In addition to voltage limitations, current limitations are also necessary during charging and discharging. When the current is too high, lithium ions cannot enter the storage lattices in time and accumulate on the surface of the material. After these lithium ions gain electrons, lithium atom crystals appear on the material surface, similar to overcharging, which can be dangerous. If the battery casing is ruptured, an explosion may occur.

Therefore, protection for lithium-ion batteries should include at least three aspects: an upper limit for charging voltage, a lower limit for discharging voltage, and an upper limit for current. Generally, in addition to the lithium-ion battery cell, a protection circuit board is included in a lithium-ion battery pack to provide these three protections. However, these three protections from the protection board are clearly not enough, as lithium-ion battery explosion incidents continue to occur worldwide. To ensure the safety of the battery system, a more careful analysis of the causes of battery explosions is necessary.

The reason of battery explosions

battery explosions-phone battery

1.Significant internal polarization!

2.Electrode tabs absorb moisture, reacting with the electrolyte to cause swelling.

3.Issues with the quality and performance of the electrolyte itself.

4.The amount of electrolyte added during the filling process does not meet the required specifications.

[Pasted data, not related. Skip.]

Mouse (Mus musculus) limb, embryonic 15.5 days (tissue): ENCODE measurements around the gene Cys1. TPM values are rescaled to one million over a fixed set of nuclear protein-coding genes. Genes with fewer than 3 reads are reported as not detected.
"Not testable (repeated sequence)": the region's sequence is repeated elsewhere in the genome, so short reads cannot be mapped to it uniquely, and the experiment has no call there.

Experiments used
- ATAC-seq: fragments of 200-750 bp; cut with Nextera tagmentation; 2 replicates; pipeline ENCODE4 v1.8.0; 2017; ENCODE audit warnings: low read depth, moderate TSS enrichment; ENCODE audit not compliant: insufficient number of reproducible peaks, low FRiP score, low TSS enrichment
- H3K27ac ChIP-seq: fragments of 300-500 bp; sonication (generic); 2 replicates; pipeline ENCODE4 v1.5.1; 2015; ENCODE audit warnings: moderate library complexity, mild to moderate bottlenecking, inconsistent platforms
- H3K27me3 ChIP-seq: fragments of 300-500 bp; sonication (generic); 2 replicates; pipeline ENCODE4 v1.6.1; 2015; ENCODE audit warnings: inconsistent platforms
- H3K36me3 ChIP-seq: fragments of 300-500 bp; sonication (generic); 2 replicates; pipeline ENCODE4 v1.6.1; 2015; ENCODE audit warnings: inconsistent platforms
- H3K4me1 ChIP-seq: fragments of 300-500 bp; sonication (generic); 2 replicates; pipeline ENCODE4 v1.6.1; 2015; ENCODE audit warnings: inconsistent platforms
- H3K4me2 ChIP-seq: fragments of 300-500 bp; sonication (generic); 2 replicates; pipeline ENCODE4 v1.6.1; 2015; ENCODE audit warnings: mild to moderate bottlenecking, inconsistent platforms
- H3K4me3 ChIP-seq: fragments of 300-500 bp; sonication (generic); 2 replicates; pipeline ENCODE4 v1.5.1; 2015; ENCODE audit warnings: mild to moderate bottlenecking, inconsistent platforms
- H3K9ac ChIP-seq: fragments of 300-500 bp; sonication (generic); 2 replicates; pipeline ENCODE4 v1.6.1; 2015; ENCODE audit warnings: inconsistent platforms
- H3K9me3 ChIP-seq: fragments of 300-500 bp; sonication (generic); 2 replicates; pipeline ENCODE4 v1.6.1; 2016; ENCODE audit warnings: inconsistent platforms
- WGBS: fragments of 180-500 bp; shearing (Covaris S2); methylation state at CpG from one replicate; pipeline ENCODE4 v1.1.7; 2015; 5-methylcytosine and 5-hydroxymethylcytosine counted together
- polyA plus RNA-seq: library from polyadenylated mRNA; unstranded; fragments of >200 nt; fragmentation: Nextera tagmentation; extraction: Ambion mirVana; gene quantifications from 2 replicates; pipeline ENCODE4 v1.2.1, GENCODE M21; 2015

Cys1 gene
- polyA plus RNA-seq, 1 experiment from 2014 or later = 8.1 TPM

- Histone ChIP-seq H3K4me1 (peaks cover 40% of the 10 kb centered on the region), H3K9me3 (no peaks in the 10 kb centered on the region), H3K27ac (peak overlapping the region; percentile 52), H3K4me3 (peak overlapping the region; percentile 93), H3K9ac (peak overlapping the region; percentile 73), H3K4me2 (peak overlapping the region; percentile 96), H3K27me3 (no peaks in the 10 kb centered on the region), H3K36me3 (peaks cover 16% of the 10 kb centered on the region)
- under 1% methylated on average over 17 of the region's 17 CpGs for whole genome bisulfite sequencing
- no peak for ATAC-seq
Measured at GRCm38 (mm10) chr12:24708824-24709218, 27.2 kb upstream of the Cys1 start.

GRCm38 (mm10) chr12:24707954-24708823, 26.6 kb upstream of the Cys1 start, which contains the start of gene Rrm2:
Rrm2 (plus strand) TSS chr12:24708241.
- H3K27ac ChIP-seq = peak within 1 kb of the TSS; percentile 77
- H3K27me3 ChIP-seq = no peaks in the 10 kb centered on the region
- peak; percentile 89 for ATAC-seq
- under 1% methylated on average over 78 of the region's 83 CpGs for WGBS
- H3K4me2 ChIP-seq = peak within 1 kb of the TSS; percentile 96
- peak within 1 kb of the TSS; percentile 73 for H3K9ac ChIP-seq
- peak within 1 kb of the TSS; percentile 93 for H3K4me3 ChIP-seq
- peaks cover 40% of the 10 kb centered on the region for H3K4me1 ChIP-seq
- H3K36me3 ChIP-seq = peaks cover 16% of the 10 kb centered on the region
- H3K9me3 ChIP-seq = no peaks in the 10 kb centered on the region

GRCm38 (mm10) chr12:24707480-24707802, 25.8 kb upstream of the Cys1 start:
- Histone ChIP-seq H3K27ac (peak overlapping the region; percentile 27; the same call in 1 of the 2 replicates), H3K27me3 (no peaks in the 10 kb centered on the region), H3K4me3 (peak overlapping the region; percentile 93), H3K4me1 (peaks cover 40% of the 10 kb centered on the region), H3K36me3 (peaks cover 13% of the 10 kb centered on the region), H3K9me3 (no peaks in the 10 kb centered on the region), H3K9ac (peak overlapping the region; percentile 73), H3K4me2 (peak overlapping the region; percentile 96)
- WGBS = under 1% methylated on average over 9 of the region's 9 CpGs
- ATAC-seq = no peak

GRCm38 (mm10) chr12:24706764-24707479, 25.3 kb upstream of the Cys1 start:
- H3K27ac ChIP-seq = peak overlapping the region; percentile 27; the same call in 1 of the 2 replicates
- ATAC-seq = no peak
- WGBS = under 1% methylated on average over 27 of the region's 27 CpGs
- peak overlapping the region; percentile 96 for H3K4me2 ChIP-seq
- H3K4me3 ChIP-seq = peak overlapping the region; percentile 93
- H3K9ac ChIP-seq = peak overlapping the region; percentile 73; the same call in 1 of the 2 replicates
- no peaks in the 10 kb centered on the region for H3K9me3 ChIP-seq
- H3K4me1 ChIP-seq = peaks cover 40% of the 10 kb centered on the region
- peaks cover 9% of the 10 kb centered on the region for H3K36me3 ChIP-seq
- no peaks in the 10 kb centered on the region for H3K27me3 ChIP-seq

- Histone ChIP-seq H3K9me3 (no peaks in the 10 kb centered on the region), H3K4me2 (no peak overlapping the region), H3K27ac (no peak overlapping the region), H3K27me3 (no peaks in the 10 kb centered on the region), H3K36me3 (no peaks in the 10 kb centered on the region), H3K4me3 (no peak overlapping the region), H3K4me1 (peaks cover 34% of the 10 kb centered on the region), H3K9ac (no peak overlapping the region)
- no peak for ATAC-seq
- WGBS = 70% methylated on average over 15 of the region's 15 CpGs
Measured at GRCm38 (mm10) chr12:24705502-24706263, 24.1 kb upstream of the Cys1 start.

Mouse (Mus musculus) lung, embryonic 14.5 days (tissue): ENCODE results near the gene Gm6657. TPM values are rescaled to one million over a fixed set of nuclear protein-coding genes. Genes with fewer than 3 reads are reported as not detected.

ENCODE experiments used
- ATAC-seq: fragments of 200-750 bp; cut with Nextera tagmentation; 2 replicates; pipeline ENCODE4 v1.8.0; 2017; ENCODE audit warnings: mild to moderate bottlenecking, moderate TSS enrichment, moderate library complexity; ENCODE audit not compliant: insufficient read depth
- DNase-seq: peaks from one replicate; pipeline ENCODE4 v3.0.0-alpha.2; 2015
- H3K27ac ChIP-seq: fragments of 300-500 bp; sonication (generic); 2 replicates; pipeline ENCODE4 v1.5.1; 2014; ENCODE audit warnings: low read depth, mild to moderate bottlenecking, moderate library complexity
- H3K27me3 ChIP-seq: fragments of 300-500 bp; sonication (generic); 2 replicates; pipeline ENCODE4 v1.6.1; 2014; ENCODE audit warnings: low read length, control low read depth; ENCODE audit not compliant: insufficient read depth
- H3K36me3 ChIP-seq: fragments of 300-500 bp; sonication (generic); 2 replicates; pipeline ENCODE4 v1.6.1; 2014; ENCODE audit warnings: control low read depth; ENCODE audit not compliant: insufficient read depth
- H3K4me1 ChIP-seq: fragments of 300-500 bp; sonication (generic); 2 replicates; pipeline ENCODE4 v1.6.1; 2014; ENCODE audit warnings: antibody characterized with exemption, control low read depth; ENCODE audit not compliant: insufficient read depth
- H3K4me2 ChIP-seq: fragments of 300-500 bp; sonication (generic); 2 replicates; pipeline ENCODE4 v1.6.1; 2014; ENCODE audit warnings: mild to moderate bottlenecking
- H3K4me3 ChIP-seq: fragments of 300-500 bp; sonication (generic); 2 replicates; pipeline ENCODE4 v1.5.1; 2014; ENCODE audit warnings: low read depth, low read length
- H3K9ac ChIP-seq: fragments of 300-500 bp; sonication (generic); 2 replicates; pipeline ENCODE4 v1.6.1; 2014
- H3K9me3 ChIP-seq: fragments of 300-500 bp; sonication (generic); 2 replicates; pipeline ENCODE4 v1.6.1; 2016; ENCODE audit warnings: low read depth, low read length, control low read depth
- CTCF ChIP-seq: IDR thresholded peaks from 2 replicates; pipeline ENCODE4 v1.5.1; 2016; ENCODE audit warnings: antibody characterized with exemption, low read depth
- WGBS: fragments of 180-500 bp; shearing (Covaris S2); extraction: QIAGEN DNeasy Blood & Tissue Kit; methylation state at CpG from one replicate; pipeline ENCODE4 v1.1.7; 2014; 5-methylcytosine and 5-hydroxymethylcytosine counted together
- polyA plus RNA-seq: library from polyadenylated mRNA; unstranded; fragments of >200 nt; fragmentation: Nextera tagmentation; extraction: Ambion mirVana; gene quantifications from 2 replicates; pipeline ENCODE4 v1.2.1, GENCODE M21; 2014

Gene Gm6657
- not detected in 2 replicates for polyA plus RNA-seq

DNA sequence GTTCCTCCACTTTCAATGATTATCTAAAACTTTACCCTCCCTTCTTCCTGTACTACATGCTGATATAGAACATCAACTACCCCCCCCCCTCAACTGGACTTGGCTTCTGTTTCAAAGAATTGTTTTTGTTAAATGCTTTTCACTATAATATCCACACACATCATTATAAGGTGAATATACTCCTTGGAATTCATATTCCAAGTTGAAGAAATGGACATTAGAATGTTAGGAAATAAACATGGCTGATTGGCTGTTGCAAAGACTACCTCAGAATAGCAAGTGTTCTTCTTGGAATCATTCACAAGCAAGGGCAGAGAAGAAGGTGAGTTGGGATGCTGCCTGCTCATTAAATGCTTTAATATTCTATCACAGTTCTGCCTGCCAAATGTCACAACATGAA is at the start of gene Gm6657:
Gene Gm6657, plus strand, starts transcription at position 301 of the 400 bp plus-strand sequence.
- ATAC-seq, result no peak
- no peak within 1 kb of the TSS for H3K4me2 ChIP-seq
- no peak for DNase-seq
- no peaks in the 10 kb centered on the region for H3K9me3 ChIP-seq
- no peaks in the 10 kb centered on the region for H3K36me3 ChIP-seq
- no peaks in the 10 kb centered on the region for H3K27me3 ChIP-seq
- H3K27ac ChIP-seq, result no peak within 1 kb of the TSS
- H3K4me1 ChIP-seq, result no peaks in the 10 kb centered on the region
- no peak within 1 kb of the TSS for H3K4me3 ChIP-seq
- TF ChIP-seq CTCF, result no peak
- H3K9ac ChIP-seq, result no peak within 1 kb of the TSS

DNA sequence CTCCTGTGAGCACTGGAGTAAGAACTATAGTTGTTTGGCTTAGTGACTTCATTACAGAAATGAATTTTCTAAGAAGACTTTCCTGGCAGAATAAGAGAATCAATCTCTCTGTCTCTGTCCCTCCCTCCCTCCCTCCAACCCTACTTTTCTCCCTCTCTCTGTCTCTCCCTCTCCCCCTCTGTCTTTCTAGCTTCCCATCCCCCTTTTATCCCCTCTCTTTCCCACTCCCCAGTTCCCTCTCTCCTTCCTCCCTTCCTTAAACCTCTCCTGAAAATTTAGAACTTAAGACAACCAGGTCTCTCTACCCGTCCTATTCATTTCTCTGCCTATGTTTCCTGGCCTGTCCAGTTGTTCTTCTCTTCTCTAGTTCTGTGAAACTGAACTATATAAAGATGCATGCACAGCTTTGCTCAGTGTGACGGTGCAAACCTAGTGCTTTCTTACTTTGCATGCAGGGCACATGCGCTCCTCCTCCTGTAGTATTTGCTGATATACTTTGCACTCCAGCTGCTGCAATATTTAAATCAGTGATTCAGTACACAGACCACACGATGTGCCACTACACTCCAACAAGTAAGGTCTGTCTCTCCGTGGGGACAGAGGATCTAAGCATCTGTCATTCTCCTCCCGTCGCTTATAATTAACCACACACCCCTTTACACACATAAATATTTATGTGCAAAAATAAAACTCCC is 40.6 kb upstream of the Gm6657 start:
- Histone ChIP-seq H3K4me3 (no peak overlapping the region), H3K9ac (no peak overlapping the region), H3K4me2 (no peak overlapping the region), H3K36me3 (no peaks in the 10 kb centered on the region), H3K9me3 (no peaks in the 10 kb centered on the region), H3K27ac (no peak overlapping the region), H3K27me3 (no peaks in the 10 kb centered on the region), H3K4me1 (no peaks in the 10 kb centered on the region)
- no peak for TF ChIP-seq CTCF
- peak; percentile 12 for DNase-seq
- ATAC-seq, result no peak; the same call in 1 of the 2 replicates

5.Poor sealing performance of the laser welding during the assembly process, resulting in leaks and failure to detect leaks.

6.Dust particles, which can first lead to micro-short circuits for unknown reasons.

7.The positive and negative electrode tabs are thicker than the process specifications, making it difficult to insert them into the casing.

8.Problems with the sealing of the electrolyte filling hole, where the sealing performance of the steel ball is not good, leading to swelling.

9.Variations in the thickness of the casing material supplied, which can affect the thickness and cause deformation of the casing.

Types of battery explosions analysis

The types of battery cell explosions can be summarized into three categories: external short circuits, internal short circuits, and overcharging. The term "external" here refers to outside the battery cell, including short circuits caused by poor insulation design within the battery pack.

When an external short circuit occurs and the electronic components fail to interrupt the circuit, the battery cell will experience high internal heat, causing some of the electrolyte to vaporize and expand the battery casing. When the internal temperature of the battery reaches 135 degrees Celsius, a high-quality separator will close the pores, stopping or nearly stopping the electrochemical reactions, causing a sudden drop in current and a gradual decrease in temperature, thus preventing an explosion. However, if the pore closure rate is too low or the pores do not close at all, the battery temperature will continue to rise, more electrolyte will vaporize, and eventually, the battery casing will rupture, potentially leading to a combustion and explosion of the materials.

Internal short circuits are primarily caused by copper and aluminum foil whiskers piercing through the separator or by lithium metal dendrites piercing through the separator. These tiny metallic needles can cause micro-short circuits. Since the needles are thin and have a certain resistance value, the current may not be very high. Copper and aluminum foil whiskers are caused during the production process and can be detected by the battery cell manufacturers or assembly plants as the batteries leak too quickly. Moreover, due to the fineness of the whiskers, they may sometimes be burned off, allowing the battery to return to normal. Therefore, the probability of an explosion caused by whisker micro-short circuits is not high.